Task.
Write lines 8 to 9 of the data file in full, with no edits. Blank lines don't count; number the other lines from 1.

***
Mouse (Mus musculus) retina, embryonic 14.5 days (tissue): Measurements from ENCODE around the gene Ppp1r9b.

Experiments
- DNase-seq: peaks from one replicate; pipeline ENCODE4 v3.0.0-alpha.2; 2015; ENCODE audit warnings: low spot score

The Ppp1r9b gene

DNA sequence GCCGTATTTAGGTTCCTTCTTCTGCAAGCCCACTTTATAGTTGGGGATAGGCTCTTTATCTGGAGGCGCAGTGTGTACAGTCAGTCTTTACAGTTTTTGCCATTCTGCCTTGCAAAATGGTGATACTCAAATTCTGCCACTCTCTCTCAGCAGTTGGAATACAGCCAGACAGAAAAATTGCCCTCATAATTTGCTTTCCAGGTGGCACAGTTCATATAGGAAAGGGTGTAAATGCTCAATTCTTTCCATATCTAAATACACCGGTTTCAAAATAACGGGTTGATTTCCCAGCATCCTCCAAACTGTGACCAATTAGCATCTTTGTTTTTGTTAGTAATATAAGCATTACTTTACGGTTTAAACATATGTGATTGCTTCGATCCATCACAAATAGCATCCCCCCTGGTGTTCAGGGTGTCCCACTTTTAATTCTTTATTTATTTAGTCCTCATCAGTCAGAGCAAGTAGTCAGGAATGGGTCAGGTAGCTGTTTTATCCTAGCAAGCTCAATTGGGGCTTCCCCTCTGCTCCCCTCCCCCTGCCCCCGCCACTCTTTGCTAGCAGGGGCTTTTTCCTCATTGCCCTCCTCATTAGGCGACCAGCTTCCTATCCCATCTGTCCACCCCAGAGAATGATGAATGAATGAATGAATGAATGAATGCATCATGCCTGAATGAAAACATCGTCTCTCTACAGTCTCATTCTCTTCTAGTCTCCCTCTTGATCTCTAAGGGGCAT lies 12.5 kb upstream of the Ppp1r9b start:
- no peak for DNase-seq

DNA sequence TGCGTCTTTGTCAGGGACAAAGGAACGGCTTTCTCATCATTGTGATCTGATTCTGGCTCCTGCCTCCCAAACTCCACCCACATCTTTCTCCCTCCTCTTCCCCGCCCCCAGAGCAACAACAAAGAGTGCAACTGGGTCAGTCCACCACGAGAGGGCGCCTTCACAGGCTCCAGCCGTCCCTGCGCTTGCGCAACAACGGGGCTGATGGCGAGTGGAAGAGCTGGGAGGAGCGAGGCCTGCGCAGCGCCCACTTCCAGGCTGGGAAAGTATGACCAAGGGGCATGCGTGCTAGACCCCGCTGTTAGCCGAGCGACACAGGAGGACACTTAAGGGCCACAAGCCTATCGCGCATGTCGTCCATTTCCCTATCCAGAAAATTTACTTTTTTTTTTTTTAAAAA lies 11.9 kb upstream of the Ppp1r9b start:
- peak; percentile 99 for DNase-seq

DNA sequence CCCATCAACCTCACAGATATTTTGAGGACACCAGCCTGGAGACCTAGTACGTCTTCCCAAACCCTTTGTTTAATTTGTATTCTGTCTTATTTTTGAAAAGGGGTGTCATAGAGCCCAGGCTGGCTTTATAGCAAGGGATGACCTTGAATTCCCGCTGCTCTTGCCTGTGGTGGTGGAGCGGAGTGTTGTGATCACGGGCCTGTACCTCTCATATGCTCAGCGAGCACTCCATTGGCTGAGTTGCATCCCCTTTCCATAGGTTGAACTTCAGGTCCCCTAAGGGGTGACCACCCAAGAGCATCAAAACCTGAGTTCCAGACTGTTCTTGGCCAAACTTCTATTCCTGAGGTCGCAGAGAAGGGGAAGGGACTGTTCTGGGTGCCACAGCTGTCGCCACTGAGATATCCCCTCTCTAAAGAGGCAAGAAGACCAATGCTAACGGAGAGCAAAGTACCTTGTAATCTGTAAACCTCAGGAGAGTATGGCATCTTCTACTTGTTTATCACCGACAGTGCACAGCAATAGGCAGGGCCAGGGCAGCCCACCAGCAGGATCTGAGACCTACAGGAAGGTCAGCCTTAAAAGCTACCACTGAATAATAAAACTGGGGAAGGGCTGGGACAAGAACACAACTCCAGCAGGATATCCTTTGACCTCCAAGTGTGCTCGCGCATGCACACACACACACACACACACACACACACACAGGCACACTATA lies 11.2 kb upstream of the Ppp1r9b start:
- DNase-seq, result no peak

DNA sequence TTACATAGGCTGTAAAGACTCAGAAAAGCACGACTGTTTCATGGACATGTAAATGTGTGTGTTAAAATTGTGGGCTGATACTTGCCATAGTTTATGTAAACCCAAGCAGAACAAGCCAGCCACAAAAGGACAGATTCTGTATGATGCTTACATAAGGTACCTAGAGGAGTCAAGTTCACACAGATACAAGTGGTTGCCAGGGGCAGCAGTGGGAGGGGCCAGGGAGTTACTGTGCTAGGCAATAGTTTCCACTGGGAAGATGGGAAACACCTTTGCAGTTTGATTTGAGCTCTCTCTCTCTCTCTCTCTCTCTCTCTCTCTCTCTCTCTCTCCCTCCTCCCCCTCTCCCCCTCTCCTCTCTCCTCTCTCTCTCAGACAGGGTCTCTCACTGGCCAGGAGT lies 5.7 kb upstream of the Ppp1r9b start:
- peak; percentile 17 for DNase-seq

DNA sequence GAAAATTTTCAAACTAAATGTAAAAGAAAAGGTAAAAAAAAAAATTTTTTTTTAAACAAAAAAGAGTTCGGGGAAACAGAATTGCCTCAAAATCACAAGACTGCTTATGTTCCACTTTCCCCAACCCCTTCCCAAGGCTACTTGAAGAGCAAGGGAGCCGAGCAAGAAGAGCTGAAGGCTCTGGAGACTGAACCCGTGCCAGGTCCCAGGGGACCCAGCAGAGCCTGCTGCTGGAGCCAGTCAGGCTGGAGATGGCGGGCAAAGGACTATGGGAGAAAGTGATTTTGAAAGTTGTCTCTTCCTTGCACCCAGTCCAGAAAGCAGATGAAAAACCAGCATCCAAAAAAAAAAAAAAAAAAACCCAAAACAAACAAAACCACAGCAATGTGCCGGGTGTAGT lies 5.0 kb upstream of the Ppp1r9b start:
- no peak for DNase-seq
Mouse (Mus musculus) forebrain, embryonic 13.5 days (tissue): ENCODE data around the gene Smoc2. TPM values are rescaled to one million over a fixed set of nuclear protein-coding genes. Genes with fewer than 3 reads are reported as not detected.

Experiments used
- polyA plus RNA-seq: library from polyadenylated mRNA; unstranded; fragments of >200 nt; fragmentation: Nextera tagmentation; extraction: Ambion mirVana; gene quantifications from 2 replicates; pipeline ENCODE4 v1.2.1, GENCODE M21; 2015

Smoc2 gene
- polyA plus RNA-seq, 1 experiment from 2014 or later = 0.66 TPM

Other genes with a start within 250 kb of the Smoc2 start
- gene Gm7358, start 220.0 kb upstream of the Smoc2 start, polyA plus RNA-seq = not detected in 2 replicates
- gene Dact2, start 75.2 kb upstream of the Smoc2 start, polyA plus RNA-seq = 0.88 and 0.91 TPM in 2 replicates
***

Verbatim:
- peak; percentile 99 for DNase-seq

DNA sequence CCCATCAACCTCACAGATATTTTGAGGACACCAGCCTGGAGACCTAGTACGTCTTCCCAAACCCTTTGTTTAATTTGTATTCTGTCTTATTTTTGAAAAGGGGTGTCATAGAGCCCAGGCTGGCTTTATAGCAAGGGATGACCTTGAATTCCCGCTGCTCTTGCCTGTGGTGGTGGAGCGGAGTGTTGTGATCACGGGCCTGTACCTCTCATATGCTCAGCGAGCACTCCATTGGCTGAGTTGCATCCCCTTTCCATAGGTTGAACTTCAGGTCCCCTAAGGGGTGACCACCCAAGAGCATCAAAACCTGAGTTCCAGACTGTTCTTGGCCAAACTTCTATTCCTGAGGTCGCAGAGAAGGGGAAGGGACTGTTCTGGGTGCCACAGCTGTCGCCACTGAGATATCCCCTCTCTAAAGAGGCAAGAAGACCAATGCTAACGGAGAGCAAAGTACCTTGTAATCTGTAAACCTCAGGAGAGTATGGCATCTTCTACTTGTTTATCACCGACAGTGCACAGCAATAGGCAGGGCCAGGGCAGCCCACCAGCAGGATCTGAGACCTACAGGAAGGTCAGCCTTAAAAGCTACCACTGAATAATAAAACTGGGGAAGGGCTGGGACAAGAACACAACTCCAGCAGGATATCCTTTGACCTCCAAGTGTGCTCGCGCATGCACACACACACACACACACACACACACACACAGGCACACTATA lies 11.2 kb upstream of the Ppp1r9b start: